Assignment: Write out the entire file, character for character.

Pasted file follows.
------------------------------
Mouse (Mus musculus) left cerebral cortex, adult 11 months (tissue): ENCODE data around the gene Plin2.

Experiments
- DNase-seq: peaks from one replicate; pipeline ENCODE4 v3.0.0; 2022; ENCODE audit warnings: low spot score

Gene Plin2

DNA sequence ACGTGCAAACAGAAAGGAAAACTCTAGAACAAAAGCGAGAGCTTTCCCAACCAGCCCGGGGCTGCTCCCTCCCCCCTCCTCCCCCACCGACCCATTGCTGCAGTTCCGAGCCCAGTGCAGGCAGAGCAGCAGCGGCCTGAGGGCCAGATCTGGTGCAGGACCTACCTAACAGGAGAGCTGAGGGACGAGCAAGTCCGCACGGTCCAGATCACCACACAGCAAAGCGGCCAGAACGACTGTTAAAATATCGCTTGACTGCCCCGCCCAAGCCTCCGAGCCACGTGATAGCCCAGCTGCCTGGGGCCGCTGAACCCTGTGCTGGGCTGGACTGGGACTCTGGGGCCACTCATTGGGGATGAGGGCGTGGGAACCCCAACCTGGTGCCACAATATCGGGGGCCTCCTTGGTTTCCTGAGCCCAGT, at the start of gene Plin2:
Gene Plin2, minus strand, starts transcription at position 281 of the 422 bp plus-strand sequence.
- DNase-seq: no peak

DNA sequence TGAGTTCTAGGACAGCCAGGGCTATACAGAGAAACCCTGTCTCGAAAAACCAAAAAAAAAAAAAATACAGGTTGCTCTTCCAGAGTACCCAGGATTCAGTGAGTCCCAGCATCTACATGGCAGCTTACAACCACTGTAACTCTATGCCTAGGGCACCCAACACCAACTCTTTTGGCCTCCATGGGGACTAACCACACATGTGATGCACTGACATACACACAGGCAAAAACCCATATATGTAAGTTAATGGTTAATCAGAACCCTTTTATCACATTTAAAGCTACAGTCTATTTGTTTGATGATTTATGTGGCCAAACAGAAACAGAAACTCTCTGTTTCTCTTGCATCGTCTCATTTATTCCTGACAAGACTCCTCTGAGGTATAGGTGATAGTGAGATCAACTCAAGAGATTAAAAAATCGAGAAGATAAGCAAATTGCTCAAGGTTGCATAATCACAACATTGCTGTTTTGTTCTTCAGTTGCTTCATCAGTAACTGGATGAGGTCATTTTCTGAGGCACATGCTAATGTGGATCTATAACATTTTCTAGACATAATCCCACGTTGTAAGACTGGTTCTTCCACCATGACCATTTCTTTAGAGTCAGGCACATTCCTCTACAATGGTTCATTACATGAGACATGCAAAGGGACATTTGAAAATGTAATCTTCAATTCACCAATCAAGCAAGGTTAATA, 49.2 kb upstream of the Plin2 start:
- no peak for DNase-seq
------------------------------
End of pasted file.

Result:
Mouse (Mus musculus) left cerebral cortex, adult 11 months (tissue): ENCODE data around the gene Plin2.

Experiments
- DNase-seq: peaks from one replicate; pipeline ENCODE4 v3.0.0; 2022; ENCODE audit warnings: low spot score

Gene Plin2

DNA sequence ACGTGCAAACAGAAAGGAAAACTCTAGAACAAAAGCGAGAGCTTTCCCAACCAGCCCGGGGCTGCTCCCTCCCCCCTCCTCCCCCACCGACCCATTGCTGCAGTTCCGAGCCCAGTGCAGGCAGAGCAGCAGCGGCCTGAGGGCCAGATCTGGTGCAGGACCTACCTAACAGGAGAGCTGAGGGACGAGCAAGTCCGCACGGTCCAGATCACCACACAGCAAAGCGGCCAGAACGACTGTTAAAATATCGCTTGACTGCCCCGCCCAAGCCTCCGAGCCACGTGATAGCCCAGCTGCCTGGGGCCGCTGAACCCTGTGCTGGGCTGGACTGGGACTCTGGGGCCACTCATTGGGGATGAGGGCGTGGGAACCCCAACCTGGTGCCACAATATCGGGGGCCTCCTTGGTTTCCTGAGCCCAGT, at the start of gene Plin2:
Gene Plin2, minus strand, starts transcription at position 281 of the 422 bp plus-strand sequence.
- DNase-seq: no peak

DNA sequence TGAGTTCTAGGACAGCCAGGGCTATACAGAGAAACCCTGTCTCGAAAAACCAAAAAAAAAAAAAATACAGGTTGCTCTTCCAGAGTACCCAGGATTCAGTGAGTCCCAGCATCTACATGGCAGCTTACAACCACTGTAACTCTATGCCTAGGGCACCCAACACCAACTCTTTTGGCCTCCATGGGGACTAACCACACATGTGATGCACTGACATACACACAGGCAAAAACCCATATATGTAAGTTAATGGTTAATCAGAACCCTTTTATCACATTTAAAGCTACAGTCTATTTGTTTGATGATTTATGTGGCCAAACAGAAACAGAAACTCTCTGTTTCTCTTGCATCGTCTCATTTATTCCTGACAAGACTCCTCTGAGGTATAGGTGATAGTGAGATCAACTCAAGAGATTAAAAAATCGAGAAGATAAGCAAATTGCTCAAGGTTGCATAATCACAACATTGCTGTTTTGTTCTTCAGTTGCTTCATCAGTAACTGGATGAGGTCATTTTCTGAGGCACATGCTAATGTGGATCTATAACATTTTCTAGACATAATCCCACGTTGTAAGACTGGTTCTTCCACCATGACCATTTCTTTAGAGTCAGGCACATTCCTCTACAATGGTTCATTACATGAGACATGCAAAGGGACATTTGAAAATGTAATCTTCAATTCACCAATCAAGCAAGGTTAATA, 49.2 kb upstream of the Plin2 start:
- no peak for DNase-seq